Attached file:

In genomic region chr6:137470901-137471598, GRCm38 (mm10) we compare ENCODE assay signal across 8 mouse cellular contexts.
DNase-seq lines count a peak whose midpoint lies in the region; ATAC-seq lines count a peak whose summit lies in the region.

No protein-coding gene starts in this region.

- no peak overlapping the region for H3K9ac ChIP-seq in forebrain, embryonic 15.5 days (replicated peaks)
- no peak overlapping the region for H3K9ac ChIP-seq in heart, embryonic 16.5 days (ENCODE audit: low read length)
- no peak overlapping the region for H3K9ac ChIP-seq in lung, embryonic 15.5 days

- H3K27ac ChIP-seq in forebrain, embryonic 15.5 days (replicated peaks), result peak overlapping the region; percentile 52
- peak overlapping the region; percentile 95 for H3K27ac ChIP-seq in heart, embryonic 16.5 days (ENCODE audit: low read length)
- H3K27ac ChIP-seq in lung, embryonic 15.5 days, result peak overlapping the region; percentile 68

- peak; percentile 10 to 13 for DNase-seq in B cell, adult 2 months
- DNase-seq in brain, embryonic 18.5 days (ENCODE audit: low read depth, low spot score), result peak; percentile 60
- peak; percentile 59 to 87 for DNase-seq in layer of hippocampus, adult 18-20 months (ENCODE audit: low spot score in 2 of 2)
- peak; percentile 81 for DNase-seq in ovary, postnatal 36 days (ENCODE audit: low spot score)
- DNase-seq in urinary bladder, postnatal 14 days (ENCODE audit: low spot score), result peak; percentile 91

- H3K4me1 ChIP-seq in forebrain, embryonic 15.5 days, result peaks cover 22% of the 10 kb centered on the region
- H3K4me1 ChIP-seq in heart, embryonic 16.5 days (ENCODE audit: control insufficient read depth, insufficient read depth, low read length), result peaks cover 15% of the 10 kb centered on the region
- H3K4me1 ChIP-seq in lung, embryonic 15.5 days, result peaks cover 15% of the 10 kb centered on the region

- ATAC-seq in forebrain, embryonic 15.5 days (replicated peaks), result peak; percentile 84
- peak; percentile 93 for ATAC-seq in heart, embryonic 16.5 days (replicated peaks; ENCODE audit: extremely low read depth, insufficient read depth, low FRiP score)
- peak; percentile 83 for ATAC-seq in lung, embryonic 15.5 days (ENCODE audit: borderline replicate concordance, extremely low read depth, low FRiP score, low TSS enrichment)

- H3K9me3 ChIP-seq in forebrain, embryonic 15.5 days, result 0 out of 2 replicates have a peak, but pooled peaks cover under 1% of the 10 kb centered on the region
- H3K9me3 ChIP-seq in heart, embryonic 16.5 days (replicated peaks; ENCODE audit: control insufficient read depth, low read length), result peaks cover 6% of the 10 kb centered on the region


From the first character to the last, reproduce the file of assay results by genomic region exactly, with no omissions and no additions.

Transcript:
In genomic region chr6:137470901-137471598, GRCm38 (mm10) we compare ENCODE assay signal across 8 mouse cellular contexts.
DNase-seq lines count a peak whose midpoint lies in the region; ATAC-seq lines count a peak whose summit lies in the region.

No protein-coding gene starts in this region.

- no peak overlapping the region for H3K9ac ChIP-seq in forebrain, embryonic 15.5 days (replicated peaks)
- no peak overlapping the region for H3K9ac ChIP-seq in heart, embryonic 16.5 days (ENCODE audit: low read length)
- no peak overlapping the region for H3K9ac ChIP-seq in lung, embryonic 15.5 days

- H3K27ac ChIP-seq in forebrain, embryonic 15.5 days (replicated peaks), result peak overlapping the region; percentile 52
- peak overlapping the region; percentile 95 for H3K27ac ChIP-seq in heart, embryonic 16.5 days (ENCODE audit: low read length)
- H3K27ac ChIP-seq in lung, embryonic 15.5 days, result peak overlapping the region; percentile 68

- peak; percentile 10 to 13 for DNase-seq in B cell, adult 2 months
- DNase-seq in brain, embryonic 18.5 days (ENCODE audit: low read depth, low spot score), result peak; percentile 60
- peak; percentile 59 to 87 for DNase-seq in layer of hippocampus, adult 18-20 months (ENCODE audit: low spot score in 2 of 2)
- peak; percentile 81 for DNase-seq in ovary, postnatal 36 days (ENCODE audit: low spot score)
- DNase-seq in urinary bladder, postnatal 14 days (ENCODE audit: low spot score), result peak; percentile 91

- H3K4me1 ChIP-seq in forebrain, embryonic 15.5 days, result peaks cover 22% of the 10 kb centered on the region
- H3K4me1 ChIP-seq in heart, embryonic 16.5 days (ENCODE audit: control insufficient read depth, insufficient read depth, low read length), result peaks cover 15% of the 10 kb centered on the region
- H3K4me1 ChIP-seq in lung, embryonic 15.5 days, result peaks cover 15% of the 10 kb centered on the region

- ATAC-seq in forebrain, embryonic 15.5 days (replicated peaks), result peak; percentile 84
- peak; percentile 93 for ATAC-seq in heart, embryonic 16.5 days (replicated peaks; ENCODE audit: extremely low read depth, insufficient read depth, low FRiP score)
- peak; percentile 83 for ATAC-seq in lung, embryonic 15.5 days (ENCODE audit: borderline replicate concordance, extremely low read depth, low FRiP score, low TSS enrichment)

- H3K9me3 ChIP-seq in forebrain, embryonic 15.5 days, result 0 out of 2 replicates have a peak, but pooled peaks cover under 1% of the 10 kb centered on the region
- H3K9me3 ChIP-seq in heart, embryonic 16.5 days (replicated peaks; ENCODE audit: control insufficient read depth, low read length), result peaks cover 6% of the 10 kb centered on the region